CAPITOL HILL: The Missile Defense Agency is still basking in the glow of last month’s successful shoot-down of an ICBM target but it will not get complacent in the face of North Korea‘s steady rounds of provocative missile tests, MDA Director Vice Adm. James Syring assured the House Armed Services Subcommittee on Strategic Forces yesterday.
“I would not say that we are comfortably ahead of the threat,” Syring said, after subcommittee Chairman Rep. Mike Rogers pointed out that since Kim Jong-un came to power in 2012, North Korea has launched 78 missile tests, 61 of which have been declared successful.
Efforts to defend the homeland from a North Korean nuclear-tipped ICBM continue to be pursued aggressively, Syring insisted. Just in the past six months, the secretive regime has reached new technological breakthroughs that “have caused us great concern,” he added. “They’ve been testing at an alarming rate, in violation of international law, and demonstrating technology that feeds development of longer-range missiles.”
Syring and three other defense officials laid out their case for MDA’s $7.8 billion budget request for fiscal year 2018. The budget has been criticized by defense hawks for coming up short of the $8.2 billion Congress appropriated last year. This will be Syring’s last budget season, as he is expected to retire soon, after nearly five years at the helm of MDA. Rogers praised him for nursing the agency back to health after a dark period when morale had plummeted.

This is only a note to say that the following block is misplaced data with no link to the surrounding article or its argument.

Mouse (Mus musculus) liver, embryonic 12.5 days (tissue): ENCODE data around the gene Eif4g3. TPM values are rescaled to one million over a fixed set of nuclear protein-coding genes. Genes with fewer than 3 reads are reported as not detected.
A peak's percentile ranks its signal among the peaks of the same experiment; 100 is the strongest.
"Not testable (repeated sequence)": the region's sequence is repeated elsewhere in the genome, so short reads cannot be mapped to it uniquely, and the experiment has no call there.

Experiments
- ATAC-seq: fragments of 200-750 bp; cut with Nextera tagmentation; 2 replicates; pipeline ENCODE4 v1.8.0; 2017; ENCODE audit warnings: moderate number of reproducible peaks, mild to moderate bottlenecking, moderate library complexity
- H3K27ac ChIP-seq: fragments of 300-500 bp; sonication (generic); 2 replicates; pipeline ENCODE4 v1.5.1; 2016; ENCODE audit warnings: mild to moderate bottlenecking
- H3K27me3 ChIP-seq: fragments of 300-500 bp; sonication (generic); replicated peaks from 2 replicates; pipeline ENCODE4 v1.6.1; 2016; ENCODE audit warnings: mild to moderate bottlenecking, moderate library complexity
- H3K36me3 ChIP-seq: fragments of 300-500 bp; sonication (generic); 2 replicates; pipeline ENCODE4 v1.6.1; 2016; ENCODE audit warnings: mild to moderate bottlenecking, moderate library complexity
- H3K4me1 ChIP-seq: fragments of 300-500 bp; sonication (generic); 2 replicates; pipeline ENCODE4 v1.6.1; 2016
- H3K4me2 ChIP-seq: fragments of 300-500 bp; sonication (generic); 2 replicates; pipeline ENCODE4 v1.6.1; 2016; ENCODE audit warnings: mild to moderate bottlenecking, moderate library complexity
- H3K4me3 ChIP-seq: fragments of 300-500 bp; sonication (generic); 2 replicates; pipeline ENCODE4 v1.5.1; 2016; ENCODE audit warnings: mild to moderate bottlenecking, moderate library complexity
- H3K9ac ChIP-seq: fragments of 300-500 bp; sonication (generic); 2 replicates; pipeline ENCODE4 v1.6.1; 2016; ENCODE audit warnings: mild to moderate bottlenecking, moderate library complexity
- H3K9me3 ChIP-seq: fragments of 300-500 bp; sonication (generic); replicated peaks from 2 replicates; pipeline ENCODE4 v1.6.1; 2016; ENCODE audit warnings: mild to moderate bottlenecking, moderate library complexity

Subcommittee members asked Syring to comment on the criticism that the Government Accountability Office has lobbed at MDA for lack of transparency on program costs and schedules. Syring prefaced that he has had a “good relationship” with the GAO but pushed back on the idea that MDA is keeping information from auditors. “We are under a tremendous amount of oversight,” he said.
Moving forward, Syring called on MDA to stay focused on the performance of the ground-based midcourse defense system. The victory scored in May should not make anyone overconfident. “In no way should the committee assume that this is the final step.”
The GBMD has shown erratic performance over the years, after it was rushed to deployment in the early 2000s. The reliability of the interceptor “kill vehicle” and other components has improved, “but we are not there yet,” Syring said. The GBMD is the biggest item in MDA’s budget, at $828 million. There are 32 interceptor missiles deployed at Fort Greely, Alaska, and four at Vandenburg Air Force Base, Calif. Eight more are coming to Alaska by the end of this year.